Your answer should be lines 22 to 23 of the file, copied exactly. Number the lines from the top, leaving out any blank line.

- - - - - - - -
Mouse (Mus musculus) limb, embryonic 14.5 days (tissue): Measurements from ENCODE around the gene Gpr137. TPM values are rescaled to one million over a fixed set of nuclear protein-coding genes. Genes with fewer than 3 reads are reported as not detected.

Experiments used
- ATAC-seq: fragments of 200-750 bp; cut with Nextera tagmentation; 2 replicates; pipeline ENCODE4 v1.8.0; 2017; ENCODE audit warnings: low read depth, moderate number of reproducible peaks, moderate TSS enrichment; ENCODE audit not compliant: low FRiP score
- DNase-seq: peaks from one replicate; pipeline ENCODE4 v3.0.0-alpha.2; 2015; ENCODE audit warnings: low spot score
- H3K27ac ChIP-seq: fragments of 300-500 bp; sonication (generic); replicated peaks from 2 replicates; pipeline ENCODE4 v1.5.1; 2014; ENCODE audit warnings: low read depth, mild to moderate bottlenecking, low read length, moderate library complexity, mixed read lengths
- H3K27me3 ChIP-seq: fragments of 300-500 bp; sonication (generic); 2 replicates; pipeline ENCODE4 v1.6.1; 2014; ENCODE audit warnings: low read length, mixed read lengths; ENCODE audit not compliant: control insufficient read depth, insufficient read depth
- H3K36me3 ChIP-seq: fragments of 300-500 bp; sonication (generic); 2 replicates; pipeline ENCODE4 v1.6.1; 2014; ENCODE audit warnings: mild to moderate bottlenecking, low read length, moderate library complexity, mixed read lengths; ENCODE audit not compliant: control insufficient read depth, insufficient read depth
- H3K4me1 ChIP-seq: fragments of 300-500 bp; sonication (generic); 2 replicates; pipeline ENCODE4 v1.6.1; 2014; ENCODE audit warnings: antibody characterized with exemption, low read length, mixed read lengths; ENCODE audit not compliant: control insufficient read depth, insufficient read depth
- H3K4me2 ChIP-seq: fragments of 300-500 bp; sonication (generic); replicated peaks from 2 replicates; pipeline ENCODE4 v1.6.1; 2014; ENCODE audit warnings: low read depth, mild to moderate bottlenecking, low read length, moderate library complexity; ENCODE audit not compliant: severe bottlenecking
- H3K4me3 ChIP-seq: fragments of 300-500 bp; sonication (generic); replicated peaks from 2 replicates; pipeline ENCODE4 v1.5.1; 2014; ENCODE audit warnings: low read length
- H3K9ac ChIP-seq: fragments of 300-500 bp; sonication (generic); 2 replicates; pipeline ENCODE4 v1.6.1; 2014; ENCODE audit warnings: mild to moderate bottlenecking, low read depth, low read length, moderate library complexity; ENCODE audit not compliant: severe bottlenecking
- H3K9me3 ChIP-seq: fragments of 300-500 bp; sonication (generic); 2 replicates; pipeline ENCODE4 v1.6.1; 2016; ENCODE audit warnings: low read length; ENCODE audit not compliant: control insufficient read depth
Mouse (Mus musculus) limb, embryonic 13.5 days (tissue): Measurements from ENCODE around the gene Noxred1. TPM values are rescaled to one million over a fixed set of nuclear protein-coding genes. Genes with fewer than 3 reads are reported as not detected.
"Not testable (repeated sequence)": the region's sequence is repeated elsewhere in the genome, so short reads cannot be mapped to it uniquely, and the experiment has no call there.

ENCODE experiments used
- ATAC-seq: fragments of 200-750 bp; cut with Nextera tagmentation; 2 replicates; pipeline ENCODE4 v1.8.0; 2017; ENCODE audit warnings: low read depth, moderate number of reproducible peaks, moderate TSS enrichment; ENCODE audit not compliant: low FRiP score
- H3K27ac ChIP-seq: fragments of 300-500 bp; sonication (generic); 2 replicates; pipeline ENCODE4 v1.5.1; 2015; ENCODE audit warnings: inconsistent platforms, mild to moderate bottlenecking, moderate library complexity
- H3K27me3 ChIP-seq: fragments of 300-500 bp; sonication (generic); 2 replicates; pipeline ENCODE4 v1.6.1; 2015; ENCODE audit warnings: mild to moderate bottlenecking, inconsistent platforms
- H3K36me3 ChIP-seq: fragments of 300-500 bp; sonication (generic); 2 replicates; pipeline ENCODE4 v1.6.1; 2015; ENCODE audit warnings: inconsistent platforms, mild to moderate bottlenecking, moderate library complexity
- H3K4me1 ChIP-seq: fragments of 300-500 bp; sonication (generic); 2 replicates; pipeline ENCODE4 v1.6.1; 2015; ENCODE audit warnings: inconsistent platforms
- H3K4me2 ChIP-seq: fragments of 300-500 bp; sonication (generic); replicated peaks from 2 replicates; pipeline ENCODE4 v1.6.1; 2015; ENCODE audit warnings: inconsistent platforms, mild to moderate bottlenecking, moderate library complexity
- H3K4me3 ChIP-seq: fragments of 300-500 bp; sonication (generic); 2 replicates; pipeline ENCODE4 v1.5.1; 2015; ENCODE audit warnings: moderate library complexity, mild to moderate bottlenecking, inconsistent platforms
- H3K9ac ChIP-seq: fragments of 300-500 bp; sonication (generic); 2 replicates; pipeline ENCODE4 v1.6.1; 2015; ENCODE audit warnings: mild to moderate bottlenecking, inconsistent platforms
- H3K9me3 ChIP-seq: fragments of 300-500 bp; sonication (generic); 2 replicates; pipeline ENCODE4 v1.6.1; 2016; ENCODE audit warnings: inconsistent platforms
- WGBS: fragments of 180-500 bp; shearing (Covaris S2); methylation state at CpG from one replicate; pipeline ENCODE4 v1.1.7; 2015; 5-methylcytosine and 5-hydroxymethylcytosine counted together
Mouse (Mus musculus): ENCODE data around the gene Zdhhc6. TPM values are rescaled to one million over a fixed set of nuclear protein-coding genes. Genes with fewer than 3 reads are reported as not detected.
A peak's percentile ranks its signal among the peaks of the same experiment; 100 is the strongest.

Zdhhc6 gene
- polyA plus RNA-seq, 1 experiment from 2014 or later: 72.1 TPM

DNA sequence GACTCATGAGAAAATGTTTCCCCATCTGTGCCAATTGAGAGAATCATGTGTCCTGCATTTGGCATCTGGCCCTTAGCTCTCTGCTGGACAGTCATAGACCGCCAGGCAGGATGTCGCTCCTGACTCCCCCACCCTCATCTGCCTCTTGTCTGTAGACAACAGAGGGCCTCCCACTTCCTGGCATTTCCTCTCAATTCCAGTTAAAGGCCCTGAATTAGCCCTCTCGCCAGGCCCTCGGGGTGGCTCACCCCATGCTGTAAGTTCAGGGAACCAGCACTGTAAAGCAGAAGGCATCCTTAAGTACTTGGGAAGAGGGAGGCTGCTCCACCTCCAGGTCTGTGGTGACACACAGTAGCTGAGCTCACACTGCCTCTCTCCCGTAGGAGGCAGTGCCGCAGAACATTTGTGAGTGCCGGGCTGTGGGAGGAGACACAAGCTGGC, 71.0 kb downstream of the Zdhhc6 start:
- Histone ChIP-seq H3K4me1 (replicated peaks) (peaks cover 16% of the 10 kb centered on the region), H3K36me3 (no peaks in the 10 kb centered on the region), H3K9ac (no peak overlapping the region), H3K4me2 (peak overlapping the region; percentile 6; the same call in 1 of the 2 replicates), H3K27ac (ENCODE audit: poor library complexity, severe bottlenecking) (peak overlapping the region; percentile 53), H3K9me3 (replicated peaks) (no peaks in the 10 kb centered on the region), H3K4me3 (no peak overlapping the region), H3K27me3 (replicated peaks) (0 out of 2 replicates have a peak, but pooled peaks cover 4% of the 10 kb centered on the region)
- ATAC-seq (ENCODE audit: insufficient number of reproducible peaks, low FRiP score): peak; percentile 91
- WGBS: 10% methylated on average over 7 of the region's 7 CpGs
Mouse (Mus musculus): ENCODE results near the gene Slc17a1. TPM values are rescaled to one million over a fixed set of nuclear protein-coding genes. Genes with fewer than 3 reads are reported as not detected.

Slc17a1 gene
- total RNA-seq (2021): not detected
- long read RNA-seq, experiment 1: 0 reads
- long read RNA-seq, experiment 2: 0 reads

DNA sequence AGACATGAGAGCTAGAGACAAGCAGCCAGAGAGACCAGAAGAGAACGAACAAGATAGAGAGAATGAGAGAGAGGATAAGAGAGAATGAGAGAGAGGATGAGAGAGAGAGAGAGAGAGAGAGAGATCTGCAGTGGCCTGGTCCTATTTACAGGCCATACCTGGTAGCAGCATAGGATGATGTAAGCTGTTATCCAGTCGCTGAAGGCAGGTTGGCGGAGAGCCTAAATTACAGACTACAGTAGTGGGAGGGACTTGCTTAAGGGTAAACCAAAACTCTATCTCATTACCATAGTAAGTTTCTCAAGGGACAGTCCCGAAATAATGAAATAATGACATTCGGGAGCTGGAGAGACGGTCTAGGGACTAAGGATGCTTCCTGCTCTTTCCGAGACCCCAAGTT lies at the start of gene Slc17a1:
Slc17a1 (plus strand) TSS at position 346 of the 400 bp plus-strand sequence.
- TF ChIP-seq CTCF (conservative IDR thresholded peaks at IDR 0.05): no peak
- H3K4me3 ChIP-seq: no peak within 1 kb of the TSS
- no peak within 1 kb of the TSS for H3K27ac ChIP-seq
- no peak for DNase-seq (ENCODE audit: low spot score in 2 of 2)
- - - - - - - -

- H3K4me3 ChIP-seq: fragments of 300-500 bp; sonication (generic); 2 replicates; pipeline ENCODE4 v1.5.1; 2015; ENCODE audit warnings: moderate library complexity, mild to moderate bottlenecking, inconsistent platforms
- H3K9ac ChIP-seq: fragments of 300-500 bp; sonication (generic); 2 replicates; pipeline ENCODE4 v1.6.1; 2015; ENCODE audit warnings: mild to moderate bottlenecking, inconsistent platforms